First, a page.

• The show floor has lots of interesting things to see but I didn’t buy anything…many others did, I am quite sure
  • Voice Talent Peter K. O'Connell, Author David Atkins and Voice Talent Greg HouserWhat made the show fun for me was catching up with my fellow voice talent Greg Houser (who I believe I first met in 2010 or 2011 at VOICE in Los Angeles); he’s been a voice talent in anime titles including “Evangelion”, “Ikki Tousen”, “One Piece”, “Shiki”, and “Tales of Vesperia” — he was signing autographs and presenting a seminar at Raleigh SuperCon

The question is whether I would recommend someone going to a Comic-Con based on this experience. Short answer: yes.

I think it was especially important for me to attend because I was NOT and am not a Sci-Fi or gamer person. However it’s good to be exposed to and event like this and enjoy the experience. Raleigh SuperCon did a nice job and I’m sure if a similar Con comes to your area, you’ll have fun too.

 

hurricanes are not blizzards and other lessons from hurricane matthew

hurricane flags

People are nice. Mother Nature, sometimes not so much.

People have been calling and texting us during the weekend and in these past few days making sure we are OK in the aftermath of Hurricane Matthew, which started last Friday and moved up the east coast over the weekend. Many states were hit but it seems North Carolina got more than it’s fair share of damage. Worse, fatalities here are in the teens and may still rise.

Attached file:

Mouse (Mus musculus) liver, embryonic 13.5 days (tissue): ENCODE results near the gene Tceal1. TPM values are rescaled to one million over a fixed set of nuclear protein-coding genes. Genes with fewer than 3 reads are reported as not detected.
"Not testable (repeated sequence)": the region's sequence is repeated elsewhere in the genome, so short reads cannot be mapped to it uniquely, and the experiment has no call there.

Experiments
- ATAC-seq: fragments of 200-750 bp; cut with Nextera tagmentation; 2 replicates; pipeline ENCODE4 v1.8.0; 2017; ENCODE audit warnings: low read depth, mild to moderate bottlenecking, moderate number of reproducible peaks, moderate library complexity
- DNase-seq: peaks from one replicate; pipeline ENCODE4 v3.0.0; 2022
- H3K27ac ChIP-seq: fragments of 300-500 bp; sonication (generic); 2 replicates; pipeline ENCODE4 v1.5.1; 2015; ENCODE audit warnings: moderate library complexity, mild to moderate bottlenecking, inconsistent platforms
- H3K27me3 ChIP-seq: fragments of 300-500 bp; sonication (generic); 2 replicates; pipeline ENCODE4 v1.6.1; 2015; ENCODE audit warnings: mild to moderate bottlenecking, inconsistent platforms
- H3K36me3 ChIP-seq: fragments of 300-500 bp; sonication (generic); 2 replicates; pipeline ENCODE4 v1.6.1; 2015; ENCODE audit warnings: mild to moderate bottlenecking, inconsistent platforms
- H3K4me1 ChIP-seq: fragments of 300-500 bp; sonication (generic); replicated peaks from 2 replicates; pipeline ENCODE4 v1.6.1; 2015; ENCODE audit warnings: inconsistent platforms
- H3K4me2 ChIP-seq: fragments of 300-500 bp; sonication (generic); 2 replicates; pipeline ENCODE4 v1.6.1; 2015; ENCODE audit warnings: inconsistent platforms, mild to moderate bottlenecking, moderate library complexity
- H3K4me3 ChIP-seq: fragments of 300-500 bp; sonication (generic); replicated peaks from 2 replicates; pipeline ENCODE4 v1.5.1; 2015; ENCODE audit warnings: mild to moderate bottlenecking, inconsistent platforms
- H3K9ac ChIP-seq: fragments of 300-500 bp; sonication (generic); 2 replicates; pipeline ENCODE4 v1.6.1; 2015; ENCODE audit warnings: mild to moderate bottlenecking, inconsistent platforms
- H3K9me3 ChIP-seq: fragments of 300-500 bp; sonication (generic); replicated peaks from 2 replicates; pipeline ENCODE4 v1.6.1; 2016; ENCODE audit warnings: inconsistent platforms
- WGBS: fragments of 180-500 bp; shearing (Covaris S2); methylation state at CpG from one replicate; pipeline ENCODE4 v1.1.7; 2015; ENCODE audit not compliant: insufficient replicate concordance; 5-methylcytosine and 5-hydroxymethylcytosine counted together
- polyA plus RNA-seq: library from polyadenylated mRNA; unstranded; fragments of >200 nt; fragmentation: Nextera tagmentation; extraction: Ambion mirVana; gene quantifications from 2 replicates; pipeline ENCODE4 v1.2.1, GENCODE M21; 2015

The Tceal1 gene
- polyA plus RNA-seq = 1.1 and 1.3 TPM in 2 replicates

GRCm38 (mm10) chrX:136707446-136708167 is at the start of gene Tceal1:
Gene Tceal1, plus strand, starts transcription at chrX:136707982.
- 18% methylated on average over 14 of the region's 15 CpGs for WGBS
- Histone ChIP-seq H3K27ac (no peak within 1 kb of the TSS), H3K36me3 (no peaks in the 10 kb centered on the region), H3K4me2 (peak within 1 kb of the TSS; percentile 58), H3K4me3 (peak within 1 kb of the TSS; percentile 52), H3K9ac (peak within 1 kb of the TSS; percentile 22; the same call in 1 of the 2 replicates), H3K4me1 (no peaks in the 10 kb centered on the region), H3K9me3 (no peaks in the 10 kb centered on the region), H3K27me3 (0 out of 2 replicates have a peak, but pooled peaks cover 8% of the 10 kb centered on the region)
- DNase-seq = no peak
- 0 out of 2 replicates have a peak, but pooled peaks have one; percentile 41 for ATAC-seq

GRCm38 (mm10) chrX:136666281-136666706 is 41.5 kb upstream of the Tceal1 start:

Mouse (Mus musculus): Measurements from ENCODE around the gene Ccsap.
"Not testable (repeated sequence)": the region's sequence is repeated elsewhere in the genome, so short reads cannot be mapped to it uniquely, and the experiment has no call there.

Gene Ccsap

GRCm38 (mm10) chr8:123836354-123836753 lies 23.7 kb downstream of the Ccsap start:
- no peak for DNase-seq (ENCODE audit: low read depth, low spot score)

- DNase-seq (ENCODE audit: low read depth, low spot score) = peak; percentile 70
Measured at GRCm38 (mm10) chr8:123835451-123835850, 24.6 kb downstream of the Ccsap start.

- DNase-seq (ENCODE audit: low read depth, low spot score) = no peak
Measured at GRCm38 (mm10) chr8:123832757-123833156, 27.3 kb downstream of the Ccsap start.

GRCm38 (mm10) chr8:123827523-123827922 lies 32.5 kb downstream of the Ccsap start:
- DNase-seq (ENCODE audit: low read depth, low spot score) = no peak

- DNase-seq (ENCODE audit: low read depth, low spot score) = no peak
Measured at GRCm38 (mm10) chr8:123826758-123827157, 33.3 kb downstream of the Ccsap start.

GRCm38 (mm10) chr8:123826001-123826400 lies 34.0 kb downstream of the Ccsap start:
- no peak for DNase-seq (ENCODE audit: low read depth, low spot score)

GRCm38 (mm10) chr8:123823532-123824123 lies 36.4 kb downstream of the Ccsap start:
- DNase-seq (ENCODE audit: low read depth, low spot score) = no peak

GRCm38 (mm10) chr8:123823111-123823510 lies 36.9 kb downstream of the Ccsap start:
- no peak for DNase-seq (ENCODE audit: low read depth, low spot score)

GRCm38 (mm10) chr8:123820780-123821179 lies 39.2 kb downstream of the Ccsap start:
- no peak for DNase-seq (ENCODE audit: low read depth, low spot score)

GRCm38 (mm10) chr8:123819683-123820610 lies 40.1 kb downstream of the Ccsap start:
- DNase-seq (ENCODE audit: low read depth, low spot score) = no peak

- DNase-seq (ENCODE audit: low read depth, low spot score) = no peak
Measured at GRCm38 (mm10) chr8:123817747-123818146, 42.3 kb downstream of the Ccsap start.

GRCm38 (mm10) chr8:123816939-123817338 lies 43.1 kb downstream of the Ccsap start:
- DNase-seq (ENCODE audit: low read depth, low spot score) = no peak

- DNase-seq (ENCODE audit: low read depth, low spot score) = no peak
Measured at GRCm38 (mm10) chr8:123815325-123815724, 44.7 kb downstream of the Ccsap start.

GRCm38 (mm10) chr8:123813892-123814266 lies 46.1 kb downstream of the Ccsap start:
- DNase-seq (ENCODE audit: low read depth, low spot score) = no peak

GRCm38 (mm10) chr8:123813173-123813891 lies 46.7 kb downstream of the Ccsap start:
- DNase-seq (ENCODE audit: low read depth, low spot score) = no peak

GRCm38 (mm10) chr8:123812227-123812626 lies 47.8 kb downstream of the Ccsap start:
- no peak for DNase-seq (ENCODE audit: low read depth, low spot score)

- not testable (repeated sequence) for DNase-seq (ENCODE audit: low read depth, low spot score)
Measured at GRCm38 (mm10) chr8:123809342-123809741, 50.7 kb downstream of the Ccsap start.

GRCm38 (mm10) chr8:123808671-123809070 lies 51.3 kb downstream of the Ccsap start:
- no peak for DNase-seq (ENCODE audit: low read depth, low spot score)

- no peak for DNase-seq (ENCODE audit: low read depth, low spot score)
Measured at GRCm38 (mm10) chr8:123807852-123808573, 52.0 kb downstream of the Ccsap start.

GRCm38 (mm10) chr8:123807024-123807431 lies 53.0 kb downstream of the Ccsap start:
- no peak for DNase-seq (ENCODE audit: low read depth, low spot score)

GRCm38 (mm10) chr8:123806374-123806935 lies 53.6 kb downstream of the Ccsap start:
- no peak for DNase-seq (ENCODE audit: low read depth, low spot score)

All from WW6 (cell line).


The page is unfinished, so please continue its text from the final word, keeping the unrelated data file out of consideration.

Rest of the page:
Our experience was misty rain all day Friday. Significant and steady rain ALL day Saturday (around 5″ in Cary to a high of about 9″ in Wake County, where we live). Sunday was sunny, cool and breezy, like nothing ever happened — Mother Nature’s way of clearing up the atmosphere.

We did not see much TV over the weekend so we didn’t see how the national news was portraying the storm in our area. It seems much of the talk was about eastern North Carolina so I can understand people’s concerns about us. We are in Cary, NC, just outside of Raleigh.

Hurricane Matthew 2016

As you can see by the amateurish graphic (made by this amateur) we were on what turned out to be the safer side of the storm. But as you can see, safe by not much. People nearer to I-95 and east were hit much harder and some rivers have yet to crest but will almost assuredly to do so, causing still more damage in those areas.

Knowing that hurricanes are much more damaging than Blizzards (especially in areas built to combat and recover from blizzards like Buffalo) doesn’t prepare you for the uncertainty that hurricanes bring. Indeed, the weather folks were often citing the hurricane’s ‘cone of uncertainty’ — which follows not only the expected track of the storm but also a significant area around the track where the storm could unexpectedly alter its course.

We are fine and we are glad. But we are also thought-filled about the folks to the east, STILL dealing with mess, destruction and even death. It’s just another day for us.

Not for them. Not for a while.

Here’s one place you might be able to offer some help to those folks who need it in eastern North Carolina.

Thanks for checking in.